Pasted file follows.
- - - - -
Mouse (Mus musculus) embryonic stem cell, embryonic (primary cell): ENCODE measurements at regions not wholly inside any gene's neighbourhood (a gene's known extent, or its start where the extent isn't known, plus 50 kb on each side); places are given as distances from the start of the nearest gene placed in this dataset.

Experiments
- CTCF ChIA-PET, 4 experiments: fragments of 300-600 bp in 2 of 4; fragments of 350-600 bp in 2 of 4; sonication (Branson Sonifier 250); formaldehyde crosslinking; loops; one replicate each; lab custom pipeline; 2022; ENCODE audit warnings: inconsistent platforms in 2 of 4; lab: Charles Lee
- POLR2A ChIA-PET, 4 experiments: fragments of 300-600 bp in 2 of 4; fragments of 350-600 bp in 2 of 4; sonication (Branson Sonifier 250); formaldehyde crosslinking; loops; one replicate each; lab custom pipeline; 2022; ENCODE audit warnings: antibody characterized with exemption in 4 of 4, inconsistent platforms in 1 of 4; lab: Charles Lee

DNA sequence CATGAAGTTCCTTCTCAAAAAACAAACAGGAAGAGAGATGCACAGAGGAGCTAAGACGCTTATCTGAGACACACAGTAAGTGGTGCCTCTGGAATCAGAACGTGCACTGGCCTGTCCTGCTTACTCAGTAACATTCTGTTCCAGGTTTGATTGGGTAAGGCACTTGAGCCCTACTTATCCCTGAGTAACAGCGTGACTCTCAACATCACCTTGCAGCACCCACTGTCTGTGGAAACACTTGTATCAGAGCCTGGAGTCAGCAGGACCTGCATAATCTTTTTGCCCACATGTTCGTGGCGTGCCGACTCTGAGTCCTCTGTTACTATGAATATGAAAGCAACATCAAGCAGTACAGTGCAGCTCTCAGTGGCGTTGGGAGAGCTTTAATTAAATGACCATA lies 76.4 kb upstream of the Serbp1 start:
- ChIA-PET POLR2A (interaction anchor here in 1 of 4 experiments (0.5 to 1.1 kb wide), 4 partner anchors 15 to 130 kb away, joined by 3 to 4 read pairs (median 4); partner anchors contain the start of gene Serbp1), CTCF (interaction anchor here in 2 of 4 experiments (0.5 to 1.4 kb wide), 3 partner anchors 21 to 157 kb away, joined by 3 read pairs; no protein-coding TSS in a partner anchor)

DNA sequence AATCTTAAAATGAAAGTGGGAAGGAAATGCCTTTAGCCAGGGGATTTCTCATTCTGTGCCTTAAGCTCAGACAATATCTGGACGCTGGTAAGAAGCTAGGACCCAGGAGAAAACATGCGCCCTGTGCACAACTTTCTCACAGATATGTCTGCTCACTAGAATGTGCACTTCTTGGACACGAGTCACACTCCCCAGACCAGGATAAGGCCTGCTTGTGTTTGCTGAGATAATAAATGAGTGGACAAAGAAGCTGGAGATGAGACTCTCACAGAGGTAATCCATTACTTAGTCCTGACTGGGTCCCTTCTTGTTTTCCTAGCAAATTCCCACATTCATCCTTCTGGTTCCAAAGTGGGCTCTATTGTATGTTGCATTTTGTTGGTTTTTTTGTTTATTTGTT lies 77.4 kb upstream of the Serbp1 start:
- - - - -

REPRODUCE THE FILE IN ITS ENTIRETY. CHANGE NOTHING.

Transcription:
Mouse (Mus musculus) embryonic stem cell, embryonic (primary cell): ENCODE measurements at regions not wholly inside any gene's neighbourhood (a gene's known extent, or its start where the extent isn't known, plus 50 kb on each side); places are given as distances from the start of the nearest gene placed in this dataset.

Experiments
- CTCF ChIA-PET, 4 experiments: fragments of 300-600 bp in 2 of 4; fragments of 350-600 bp in 2 of 4; sonication (Branson Sonifier 250); formaldehyde crosslinking; loops; one replicate each; lab custom pipeline; 2022; ENCODE audit warnings: inconsistent platforms in 2 of 4; lab: Charles Lee
- POLR2A ChIA-PET, 4 experiments: fragments of 300-600 bp in 2 of 4; fragments of 350-600 bp in 2 of 4; sonication (Branson Sonifier 250); formaldehyde crosslinking; loops; one replicate each; lab custom pipeline; 2022; ENCODE audit warnings: antibody characterized with exemption in 4 of 4, inconsistent platforms in 1 of 4; lab: Charles Lee

DNA sequence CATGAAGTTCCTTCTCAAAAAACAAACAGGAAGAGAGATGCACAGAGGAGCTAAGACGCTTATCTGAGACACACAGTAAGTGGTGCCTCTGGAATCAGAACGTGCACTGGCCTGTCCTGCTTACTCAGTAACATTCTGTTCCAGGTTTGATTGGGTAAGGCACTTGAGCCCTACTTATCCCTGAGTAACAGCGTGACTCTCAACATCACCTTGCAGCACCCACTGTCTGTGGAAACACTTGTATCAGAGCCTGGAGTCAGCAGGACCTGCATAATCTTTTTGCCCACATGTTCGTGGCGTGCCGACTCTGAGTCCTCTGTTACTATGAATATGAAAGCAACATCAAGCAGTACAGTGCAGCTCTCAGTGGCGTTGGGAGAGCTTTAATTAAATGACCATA lies 76.4 kb upstream of the Serbp1 start:
- ChIA-PET POLR2A (interaction anchor here in 1 of 4 experiments (0.5 to 1.1 kb wide), 4 partner anchors 15 to 130 kb away, joined by 3 to 4 read pairs (median 4); partner anchors contain the start of gene Serbp1), CTCF (interaction anchor here in 2 of 4 experiments (0.5 to 1.4 kb wide), 3 partner anchors 21 to 157 kb away, joined by 3 read pairs; no protein-coding TSS in a partner anchor)

DNA sequence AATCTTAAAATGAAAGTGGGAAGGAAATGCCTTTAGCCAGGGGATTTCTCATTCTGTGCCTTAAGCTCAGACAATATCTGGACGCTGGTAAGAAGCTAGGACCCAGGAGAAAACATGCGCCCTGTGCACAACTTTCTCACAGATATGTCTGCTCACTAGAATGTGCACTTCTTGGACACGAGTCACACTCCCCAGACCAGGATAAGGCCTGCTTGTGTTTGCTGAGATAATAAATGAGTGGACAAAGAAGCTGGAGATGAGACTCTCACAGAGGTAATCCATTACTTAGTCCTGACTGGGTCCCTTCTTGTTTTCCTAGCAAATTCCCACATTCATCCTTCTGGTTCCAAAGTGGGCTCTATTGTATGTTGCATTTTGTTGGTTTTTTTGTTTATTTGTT lies 77.4 kb upstream of the Serbp1 start: